We protest about rape, dowry deaths and the murder of unborn girls, but most of us end up ignoring men who consider it their right to stare at women.

One of the inalienable rights that men have--a large number of them at any rate, excluding some paragons of virtue, (see, I am not generalising, there are those decent men)--is the right to stare at women (commonly called ogling). The second more important one is the right to pass comments on their appearance, to say nothing of molesting them, another hobby, and then on to rape, a natural skill, and killing them for not bringing enough dowry or for just being female, even if they are unborn.

The list of those rights can be endless and they are exercised with a sense of righteous obligation. In Kerala, my home state, ogling and passing comments on women is a serious career option as in other states too, and in some cases it may even extend to throwing acid, or hot oil which is becoming a popular way of ending arguments with your wife/girl friend, dealing with unresponsive “objects of attraction”, even yes, in dear old Mumbai that progressive, unbreakable city.

While we protest about rape, dowry deaths and the murder of unborn girls, most of us would brush aside tasteless comments and try and ignore men who spit when we pass or make strange slurping noises. We may slap those who try to molest us if we manage to catch them and those of us who try and file police complaints, immediately lose faith in the criminal justice system in this country.

Even President Barack Obama couldn’t resist making a crack about the California attorney general which was meant to be flattering but unwarranted, and for which later he is said to have apologised. We have our own home grown politicians who can’ t keep their mouths shut when they see a woman. Immediately their size, shape, moral qualities or lack of them, whether she is worth a go or not have to be bandied about and if you are famous, then these sad comments make it into print and everyone gets worked up.

A friend called and asked why we women hadn’t made enough noise about what Congress leader Digvijay Singh said about Meenakshi Natarajan, an MP from his own party. Ms Natarajan’s response was lame and she even thought it was said in appreciation of her work as has been reported in the media. Surely there can be little doubt about what Mr Singh meant, a reminder that there are few who can resist being sexist.

Ms Natarajan elevated as All India Congress Committee secretary by her mentor Rahul Gandhi didn’t need a certificate of honour from Mr Singh whose chief pastime these days is to sharpen his foot-in-the-mouth disease skills. Other politicians are also distinguishing themselves in this competitive macho sport.

In Mumbai’s infamous lingo which is neither here nor there, women, depending on how they look, are commonly referred to as “maal”, not “sau tunch maal” as favoured by Mr Singh. This is Mumbai, we are brief and to the point. It is not uncommon to hear the comment “maal hai” , meaning she is good looking, of course according to the beholder. For we all know where beauty lies.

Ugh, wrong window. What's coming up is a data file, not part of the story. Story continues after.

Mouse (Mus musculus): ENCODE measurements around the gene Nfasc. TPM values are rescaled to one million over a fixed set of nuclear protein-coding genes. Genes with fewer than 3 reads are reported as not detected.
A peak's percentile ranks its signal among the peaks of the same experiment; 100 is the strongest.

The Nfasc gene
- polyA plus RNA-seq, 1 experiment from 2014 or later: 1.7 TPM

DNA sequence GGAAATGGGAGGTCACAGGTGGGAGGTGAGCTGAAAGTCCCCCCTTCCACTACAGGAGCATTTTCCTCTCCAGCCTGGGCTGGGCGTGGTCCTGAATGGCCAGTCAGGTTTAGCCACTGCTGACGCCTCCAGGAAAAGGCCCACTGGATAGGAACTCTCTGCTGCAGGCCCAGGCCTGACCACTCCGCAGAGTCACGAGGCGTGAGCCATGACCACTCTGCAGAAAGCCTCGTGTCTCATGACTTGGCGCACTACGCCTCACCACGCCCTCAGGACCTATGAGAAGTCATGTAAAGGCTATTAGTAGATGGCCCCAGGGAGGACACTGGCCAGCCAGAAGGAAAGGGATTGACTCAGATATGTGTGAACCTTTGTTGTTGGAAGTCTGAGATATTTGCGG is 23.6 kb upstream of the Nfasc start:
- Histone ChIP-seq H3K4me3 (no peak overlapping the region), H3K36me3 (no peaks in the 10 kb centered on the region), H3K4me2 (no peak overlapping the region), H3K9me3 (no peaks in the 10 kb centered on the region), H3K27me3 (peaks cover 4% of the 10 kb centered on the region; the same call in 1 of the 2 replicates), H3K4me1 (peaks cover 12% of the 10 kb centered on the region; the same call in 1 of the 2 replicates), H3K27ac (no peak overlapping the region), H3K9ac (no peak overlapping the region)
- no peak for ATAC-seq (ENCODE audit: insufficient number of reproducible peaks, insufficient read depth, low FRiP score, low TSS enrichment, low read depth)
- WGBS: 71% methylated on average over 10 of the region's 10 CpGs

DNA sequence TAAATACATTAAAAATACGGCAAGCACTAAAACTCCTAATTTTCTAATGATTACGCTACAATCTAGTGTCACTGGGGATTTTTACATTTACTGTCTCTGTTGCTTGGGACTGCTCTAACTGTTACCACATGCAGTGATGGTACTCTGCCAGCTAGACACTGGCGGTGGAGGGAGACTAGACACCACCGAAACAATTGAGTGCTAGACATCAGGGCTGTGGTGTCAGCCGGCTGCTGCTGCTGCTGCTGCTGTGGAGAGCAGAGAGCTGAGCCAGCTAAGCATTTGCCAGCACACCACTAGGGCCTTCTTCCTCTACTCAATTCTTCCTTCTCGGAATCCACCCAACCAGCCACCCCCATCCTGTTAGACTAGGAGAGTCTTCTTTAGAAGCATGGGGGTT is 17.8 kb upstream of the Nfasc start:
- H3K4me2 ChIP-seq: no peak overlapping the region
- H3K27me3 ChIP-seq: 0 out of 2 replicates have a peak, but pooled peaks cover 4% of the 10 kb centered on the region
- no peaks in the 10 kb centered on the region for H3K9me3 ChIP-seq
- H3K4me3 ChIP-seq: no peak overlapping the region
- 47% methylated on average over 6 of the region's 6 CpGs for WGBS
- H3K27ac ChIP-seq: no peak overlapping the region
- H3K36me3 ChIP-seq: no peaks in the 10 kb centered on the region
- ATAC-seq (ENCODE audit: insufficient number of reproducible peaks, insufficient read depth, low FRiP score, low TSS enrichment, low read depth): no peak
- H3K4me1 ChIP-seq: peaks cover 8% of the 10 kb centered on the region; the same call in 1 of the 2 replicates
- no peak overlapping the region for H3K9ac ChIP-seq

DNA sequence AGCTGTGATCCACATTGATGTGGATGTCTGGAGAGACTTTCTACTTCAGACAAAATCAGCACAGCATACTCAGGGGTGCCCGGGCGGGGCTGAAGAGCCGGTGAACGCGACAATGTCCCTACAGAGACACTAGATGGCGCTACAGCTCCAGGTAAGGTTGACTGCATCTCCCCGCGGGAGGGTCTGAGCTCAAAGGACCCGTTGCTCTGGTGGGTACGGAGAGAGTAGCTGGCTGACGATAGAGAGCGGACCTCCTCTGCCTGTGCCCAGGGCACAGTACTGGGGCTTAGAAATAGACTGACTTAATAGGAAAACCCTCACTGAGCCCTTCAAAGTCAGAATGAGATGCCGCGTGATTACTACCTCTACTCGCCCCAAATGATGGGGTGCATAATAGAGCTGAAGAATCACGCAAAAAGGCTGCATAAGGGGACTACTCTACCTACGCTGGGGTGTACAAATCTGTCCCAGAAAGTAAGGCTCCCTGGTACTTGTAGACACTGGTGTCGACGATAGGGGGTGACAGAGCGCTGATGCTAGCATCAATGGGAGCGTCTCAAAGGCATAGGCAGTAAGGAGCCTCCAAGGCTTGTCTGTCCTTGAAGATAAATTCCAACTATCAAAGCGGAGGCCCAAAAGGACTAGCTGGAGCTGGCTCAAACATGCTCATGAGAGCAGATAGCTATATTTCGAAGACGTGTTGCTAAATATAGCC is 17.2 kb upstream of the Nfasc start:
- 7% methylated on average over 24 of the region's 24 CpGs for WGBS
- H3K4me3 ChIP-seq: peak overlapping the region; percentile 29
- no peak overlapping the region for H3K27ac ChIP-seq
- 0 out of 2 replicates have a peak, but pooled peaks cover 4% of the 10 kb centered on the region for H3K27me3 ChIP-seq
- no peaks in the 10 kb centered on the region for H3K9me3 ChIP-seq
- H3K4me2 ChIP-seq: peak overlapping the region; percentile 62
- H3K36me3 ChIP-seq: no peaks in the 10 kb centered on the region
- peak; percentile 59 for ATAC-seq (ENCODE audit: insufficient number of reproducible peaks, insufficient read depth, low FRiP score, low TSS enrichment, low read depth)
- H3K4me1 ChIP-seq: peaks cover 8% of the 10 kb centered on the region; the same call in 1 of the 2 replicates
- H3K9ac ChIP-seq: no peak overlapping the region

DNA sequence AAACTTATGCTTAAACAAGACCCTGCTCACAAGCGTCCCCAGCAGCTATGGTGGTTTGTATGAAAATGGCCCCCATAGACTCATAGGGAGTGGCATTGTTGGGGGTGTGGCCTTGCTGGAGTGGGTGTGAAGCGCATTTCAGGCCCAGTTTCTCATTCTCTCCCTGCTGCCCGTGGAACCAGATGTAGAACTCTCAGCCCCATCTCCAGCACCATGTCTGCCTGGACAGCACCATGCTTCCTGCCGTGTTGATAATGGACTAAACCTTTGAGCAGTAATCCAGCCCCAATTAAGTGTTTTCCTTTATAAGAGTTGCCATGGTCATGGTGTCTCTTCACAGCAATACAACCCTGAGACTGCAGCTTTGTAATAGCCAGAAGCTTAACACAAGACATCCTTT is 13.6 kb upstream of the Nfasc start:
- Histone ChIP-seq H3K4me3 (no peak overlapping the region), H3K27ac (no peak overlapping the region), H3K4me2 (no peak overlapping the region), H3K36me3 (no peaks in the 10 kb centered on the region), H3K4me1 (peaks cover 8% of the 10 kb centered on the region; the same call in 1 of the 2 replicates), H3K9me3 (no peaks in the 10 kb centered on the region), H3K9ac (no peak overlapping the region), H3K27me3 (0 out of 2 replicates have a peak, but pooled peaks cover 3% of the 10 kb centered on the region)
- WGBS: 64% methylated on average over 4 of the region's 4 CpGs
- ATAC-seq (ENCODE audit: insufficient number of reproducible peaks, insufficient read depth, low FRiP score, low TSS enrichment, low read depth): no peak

Then there is an acronym for young girls, even children with the potential of acquiring “maal” status. That’s BHMB or badi hokar maal banegi(which means when she grows up she will be a looker). So your potential to be a maal is astutely assessed from the time you are born and keenly watched till you reach puberty or the appropriate age when you are in the running for serious ogling, apart from criminal forms of unwanted attention.

Men cannot resist asking about your women friends whom they haven’t met, “maal hai kya?” Another occasion to use the word, quite common in the era of Hindi films with smugglers all dressed in uncomfortable leather jackets, was “maal aa gaya kya?” Simply translated it means has the stuff come? All that contraband gold, foreign cigarettes and bars of gold and silver and foren liquor, referring to the popular range of smuggled goods in this case and not attractive women.

For women, even walking on the road is a serious challenge and often when she is driving, you will hear men say, oh that car must be driven by a woman- look at the way it’s going. Only men are professional judges of quality driving you see. Once, one of my dear friends in whom I had never suspected such a streak, raced his car to level with a woman driver to check if she was “maal” and then braked suddenly on a national highway in disappointment.

On the road or in public places, chances are that as soon or as you pass by or as they see you coming, men will loudly clear their throats and spit, undaunted by all the anti spitting laws, otherwise they will make hissing/slurping noises(I thought it was hissing till someone corrected me and said they were trying to blow kisses, ugh) or else they will try and grope or pass so close to you that you have to cringe or walk with your bag held across your body. These criminals take their chances mostly in the crowded railway stations or places where they know women are not going to stop and fight back.

Being a woman, maal or no, sau tunch or otherwise, is no joke.